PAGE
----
Report by NASSCOM
Recommends government–industry collaborative approach to address implementation and administrative challenges in model GST law.
National Association of Software and Services Companies (NASSCOM) welcomes the government’s initiative to bring in structural changes to the tax regime in India through the Goods and Services Tax (GST) bill. The bill is aimed at addressing issue of multiple levies and its cascading effect, ushering in destination-based taxation, simplify compliances and provide for effective dispute resolution mechanisms in a time-bound manner.
The GST regime has over the years promised to subsume multiple levies, and remove cascading effect of taxes, prevalent on businesses so far. The GST constitutional amendment bill passage would now pave way for the enactment of the GST law in the centre and the states. As details are worked out in the next few months, it will have a positive impact for the country in the long term.
Citing his opinion on the GST constitutional amendment bill, Mr. R Chandrashekhar, President, NASSCOM stated that, “The passage of the amendment bill will unarguably usher in the most impactful tax reform this country has seen. The services industry at large was administered under a single authority in the centre under the Service Tax regime. The simplicity and certainty that it offered needs to be emulated in the GST law that States and Centre adopt subsequently. The new tax regime should also be future ready and cater to the needs of the emerging digital economy in the country.”
The draft GST model law, currently in public domain, requires close collaboration between Industry and Government to ensure that the GST regime lives upto the expectations, including not only maintaining but enhancing the competitiveness of technology products, services and the internet sector. While several provisions like time bound processes, clarity on electronic download classifications etc. are in line with the larger objective of ensuring ease of business, there are several concerns that need to be addressed.
Mr. CP Gurnani, Chairman NASSCOM and CEO & MD, Tech Mahindra, stated that “We congratulate the government and all parties for collaborating together and ensuring passage of the GST Amendment Bill. The industry has been discussing challenges related to multiple registrations in each state and associated complexities that may arise in the GST regime. We are confident that given the Government’s commitment to ease of doing business, we will be able to address the industry concerns in totality.”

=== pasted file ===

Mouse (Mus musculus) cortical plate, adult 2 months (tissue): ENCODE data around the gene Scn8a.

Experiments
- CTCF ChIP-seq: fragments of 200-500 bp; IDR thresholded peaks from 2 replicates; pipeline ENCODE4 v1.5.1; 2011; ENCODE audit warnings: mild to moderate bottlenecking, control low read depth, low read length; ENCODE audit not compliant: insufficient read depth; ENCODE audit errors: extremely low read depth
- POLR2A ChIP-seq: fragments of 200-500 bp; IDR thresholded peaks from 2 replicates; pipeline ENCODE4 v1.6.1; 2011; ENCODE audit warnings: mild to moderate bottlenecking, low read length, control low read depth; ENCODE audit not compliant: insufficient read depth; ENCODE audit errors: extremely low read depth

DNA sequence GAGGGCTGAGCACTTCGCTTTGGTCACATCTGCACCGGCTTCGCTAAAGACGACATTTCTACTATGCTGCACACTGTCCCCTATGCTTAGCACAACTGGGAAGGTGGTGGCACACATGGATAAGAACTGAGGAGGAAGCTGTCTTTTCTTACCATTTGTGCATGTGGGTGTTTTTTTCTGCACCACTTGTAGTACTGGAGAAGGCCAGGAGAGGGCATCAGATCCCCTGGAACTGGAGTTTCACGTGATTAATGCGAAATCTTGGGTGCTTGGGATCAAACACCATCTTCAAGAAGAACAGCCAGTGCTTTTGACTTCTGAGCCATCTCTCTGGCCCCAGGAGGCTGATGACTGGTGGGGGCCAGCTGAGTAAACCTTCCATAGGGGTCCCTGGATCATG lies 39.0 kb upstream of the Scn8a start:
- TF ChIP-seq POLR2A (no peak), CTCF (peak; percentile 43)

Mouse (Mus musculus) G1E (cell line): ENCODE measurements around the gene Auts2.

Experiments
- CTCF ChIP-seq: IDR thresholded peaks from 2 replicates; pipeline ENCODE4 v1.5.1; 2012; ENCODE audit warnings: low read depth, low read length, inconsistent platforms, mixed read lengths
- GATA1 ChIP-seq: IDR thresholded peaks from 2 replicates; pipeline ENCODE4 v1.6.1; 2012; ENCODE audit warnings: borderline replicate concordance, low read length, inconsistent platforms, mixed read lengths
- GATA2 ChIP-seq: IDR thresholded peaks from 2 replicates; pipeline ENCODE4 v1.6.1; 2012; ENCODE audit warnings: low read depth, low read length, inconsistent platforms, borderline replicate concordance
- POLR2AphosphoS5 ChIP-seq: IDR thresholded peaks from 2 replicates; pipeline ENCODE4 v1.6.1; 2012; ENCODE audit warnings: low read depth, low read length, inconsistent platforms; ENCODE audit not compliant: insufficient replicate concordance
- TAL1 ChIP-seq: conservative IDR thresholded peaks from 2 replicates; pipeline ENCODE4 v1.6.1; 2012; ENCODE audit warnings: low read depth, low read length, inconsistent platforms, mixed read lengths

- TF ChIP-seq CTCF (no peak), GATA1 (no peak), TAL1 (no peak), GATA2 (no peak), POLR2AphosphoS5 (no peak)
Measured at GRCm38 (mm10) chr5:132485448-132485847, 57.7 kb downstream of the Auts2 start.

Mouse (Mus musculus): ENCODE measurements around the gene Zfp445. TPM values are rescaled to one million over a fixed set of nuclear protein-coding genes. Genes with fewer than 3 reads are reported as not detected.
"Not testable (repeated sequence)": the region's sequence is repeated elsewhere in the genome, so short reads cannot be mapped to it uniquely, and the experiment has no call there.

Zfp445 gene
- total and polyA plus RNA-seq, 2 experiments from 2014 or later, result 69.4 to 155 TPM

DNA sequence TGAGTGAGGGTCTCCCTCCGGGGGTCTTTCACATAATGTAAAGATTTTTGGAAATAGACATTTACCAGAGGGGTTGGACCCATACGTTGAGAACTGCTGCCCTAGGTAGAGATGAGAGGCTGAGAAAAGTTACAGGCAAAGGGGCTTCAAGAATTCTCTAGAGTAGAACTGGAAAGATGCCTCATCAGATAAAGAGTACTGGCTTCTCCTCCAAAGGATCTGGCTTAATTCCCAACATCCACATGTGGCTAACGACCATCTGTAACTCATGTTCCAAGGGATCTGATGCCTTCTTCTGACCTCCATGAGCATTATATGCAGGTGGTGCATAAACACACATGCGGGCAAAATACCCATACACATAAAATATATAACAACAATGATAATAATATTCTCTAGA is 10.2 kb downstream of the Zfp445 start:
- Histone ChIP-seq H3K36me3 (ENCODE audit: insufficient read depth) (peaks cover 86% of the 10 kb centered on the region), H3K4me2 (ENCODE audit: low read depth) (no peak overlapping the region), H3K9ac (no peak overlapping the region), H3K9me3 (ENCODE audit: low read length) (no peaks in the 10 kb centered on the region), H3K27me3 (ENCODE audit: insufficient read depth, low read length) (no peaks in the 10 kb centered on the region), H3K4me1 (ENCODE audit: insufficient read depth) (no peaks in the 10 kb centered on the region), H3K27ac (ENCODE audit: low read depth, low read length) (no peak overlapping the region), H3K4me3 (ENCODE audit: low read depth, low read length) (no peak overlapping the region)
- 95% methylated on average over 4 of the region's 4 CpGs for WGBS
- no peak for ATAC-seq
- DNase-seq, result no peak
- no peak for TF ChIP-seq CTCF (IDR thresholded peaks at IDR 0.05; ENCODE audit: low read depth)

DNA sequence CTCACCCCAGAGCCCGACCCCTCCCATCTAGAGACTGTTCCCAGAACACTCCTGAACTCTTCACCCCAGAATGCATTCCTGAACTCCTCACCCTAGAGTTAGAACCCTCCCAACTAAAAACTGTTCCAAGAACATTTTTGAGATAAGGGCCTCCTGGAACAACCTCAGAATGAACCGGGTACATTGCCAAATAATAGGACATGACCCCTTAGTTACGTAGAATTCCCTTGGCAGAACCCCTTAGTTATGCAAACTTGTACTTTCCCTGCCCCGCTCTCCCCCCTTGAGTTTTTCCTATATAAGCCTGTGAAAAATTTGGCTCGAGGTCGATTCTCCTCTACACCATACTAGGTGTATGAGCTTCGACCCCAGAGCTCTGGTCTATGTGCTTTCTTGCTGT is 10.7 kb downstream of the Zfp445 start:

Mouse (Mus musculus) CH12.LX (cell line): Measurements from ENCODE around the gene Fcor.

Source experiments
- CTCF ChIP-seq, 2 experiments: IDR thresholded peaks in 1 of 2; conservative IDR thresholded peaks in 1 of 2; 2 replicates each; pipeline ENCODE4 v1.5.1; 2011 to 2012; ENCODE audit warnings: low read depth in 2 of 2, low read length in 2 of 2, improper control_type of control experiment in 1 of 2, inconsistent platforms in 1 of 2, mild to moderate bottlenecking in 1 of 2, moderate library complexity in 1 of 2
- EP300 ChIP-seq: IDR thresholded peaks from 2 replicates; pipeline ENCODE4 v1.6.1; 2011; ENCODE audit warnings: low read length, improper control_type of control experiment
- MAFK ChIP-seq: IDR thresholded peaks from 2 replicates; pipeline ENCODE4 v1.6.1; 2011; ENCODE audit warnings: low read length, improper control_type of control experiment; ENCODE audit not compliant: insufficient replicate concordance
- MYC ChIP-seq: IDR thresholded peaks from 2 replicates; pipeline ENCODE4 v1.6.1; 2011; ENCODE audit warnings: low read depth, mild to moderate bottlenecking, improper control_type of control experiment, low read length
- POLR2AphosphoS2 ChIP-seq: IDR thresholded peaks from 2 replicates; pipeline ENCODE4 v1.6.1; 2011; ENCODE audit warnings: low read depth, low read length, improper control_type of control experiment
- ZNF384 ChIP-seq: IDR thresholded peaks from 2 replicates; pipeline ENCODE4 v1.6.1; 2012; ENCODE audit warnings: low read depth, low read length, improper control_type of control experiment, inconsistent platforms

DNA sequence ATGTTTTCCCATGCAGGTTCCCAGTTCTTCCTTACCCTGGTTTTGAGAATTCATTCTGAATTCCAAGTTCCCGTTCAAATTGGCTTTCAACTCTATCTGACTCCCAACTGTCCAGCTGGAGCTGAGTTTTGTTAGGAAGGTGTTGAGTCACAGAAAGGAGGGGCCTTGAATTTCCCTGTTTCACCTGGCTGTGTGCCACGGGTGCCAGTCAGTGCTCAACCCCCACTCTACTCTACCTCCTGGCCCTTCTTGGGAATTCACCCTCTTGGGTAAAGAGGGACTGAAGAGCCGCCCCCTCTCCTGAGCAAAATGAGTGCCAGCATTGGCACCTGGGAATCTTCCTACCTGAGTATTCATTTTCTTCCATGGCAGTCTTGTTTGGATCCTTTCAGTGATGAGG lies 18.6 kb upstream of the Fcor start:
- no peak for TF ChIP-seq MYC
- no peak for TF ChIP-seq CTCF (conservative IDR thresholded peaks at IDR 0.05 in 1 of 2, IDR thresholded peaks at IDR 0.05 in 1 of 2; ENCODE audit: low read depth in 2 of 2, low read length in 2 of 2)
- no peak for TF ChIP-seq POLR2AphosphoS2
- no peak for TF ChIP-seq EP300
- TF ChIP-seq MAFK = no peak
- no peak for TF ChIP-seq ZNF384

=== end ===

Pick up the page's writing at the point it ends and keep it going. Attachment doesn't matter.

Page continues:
New age businesses like ecommerce and online aggregators are changing the way business is done and bringing in previously unheard of efficiencies.
Mr. Sanjeev Bikhchandani, Chairman, NASSCOM Internet Council and Executive Vice Chairman, Infoedge, said “The GST regime should adapt to these changes with an eye on the future. However, apprehensions prevail on the administrative requirements that could potentially render internet enabled businesses uncompetitive. We believe this is not the intent of the Government and will work closely with Revenue officials towards enabling a simple and enabling GST regime for all.”
A quick analysis of the positives and concern areas of the GST Bill are listed below:
• Subsumes multiple levies
• Clarifies taxation of electronic downloads
• Robust technology framework for implementation bringing in transparency and process simplification
• Provisions for time bound processes
• Simple, efficient and transparent indirect tax regime is widely expected to accelerate overall growth of GDP in the country with spinoff benefits for all sector including IT-BPM
Key Issues that need to be addressed
• Companies engaged in the supply of services on a pan-India basis, will have to seek registrations in 37 jurisdictions (29 States + 7 Union territories with legislature + Central Government).
• Place of supply provisions may require multiple invoicing for services delivered under single contract if services are delivered from various offices/ centers of the same entity
• Valuation of services can potentially lead to disputes and litigations, leading to Transfer pricing like situation for intra company supplies and will necessarily require refunds.
• Export competitiveness of the IT sector could be impacted due to
§ Complex billing and invoicing requirements due to place of supply and valuation
§ Reverse charge of GST on import of services used as input for services that are exported, can lead to locking in working capital
§ For SEZ units, which were permitted upfront exemptions, there is now no provision for upfront exemptions, and it will necessarily require application for refunds.
• The provision mandating “tax collection at source” for transactions on third-party ecommerce market place are discriminatory and can potentially render such ecommerce marketplace unviable. Moreover, this is likely to negate the beneficial impact of e-commerce on lakhs of small businesses in the country by compelling them to seek refunds compounding their working capital problems.
As deliberations on administration and implementation progress, concerns are emerging on the specific language of the model law and its interpretations. However, this does not in any way undermine the importance and the urgency of ushering in the GST reform. We are confident that the government will look into the specific issues raised by the industry and find mutually acceptable resolutions to the issues.